Grasslands, grazing and biodiversity: editors' introduction.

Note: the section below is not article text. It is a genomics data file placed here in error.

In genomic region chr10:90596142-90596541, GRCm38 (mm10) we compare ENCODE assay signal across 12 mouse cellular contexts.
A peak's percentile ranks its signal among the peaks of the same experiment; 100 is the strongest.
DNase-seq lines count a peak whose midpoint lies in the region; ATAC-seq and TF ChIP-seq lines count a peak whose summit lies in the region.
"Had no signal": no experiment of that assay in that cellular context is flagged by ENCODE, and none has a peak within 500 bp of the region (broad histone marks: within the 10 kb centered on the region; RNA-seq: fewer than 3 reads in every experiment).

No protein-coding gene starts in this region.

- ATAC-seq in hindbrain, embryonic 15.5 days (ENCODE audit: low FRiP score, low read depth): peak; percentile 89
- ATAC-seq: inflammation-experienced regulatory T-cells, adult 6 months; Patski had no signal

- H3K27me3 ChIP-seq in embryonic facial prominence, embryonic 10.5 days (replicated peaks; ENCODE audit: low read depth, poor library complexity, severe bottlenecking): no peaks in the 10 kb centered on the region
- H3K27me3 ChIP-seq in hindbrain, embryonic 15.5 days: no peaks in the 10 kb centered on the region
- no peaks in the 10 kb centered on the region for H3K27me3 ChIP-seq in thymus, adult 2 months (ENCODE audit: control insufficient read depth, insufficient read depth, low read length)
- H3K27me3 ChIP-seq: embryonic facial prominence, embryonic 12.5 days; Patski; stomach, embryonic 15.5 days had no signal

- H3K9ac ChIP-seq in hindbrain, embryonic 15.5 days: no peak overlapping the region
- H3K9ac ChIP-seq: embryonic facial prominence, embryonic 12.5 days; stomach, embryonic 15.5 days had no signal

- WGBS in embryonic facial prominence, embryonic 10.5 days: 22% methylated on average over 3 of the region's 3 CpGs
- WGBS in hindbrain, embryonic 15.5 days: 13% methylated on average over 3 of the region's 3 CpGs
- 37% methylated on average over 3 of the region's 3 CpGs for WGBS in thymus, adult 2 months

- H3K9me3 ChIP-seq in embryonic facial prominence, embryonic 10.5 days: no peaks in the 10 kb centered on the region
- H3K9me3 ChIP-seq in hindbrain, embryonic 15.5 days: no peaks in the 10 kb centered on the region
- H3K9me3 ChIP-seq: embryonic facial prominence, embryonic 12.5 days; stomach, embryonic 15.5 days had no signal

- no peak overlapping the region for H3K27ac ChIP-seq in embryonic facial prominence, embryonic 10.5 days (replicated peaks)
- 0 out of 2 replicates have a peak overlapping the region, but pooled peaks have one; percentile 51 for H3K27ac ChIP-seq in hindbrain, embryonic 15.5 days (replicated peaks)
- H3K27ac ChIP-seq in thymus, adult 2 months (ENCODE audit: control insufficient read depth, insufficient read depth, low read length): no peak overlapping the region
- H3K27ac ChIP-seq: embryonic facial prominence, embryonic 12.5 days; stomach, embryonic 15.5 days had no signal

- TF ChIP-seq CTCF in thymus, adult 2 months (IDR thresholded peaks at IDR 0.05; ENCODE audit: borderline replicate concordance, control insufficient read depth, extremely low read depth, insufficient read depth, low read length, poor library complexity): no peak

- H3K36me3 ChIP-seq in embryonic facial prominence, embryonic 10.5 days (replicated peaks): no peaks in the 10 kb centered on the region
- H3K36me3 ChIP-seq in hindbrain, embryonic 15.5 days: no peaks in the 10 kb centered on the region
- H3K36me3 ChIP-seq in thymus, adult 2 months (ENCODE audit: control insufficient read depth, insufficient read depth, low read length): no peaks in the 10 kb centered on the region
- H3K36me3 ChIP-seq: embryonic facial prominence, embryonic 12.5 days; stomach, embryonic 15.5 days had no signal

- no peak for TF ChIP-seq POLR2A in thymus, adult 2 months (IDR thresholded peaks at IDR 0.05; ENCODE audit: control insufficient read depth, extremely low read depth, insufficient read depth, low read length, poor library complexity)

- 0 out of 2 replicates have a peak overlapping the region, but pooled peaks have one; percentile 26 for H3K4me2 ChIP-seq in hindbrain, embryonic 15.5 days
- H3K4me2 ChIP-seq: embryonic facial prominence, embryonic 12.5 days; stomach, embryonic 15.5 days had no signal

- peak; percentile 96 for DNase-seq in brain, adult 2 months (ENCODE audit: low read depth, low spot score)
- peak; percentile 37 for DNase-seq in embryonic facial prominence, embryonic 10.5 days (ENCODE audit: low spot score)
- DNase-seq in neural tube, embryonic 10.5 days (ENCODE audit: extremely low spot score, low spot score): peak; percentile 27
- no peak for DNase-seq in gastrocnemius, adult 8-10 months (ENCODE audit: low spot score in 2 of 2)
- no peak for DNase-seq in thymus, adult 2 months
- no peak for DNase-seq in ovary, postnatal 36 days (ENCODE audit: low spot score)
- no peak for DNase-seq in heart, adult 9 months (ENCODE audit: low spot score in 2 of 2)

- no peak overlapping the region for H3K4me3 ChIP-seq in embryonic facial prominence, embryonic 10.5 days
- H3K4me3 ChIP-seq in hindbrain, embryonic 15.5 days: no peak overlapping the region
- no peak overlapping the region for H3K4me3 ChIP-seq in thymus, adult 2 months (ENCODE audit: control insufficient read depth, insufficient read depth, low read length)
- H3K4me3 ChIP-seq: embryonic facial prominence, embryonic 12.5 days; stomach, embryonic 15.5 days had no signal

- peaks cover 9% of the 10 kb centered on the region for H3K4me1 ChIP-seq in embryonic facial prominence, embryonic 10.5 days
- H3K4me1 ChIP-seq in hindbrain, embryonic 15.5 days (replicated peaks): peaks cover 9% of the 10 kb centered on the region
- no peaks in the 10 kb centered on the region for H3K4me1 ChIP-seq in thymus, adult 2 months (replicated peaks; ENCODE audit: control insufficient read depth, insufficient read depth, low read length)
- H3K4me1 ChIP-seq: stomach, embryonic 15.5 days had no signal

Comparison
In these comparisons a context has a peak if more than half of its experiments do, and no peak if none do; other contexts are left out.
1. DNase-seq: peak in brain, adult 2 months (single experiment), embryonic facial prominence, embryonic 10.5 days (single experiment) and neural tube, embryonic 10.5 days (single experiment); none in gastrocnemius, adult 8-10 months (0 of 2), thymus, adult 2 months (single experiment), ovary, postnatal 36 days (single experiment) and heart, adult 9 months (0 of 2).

This paper serves as an introduction to a special journal section on grazing and biodiversity in grasslands. Natural, semi-natural and artificial grasslands occur extensively around the globe, but successful management for production and biodiversity poses several dilemmas for conservationists and farmland managers. Deriving from three continents (Africa, Australia and Europe), papers in this Special Profile interface three specific issues: plant responses to grazing, plant invasions and the responses to management of valued grassland biota. Although pivotal in grassland management, plant responses to grazing are sometimes difficult to predict. Two alternative approaches are presented here. The first uses natural variations in sheep grazing around a water hole to model the dynamic population response of a chenopod shrub. The second analyses a long-term grazing experiment to investigate the links between plant traits and grazing response. Linked often crucially with grazing, but also driven sometimes by extrinsic factors, invasions are often cause for concern in grassland management. The invasions of grasslands by woody plants threatens grassland habitats while the invasions of pastures by alien weeds reduces pasture productivity. The papers in this section highlight how a complementary range of management activities can reduce the abundance of invaders. A final paper highlights how global environmental change is presenting new circumstances in which grassland invasion can occur. The impact of grassland management on biodiversity is explored in this Special Profile with specific reference to invertebrates, increasingly recognized both for the intrinsic conservation value of many groups and for their role in ecosystem processes. The potential for manipulating flooding in wet grasslands to increase the soil invertebrate prey of wading birds is illustrated, together with the roles of management and landscape structure in enhancing insect diversity. In the face of climate change and growing demands for agricultural productivity, future pressures on grassland ecosystems will intensify. In this system in which productivity and conservation are so closely bound, there is a need both to raise the profile of the issues involved, and to improve our understanding of the applied ecology required for successful management.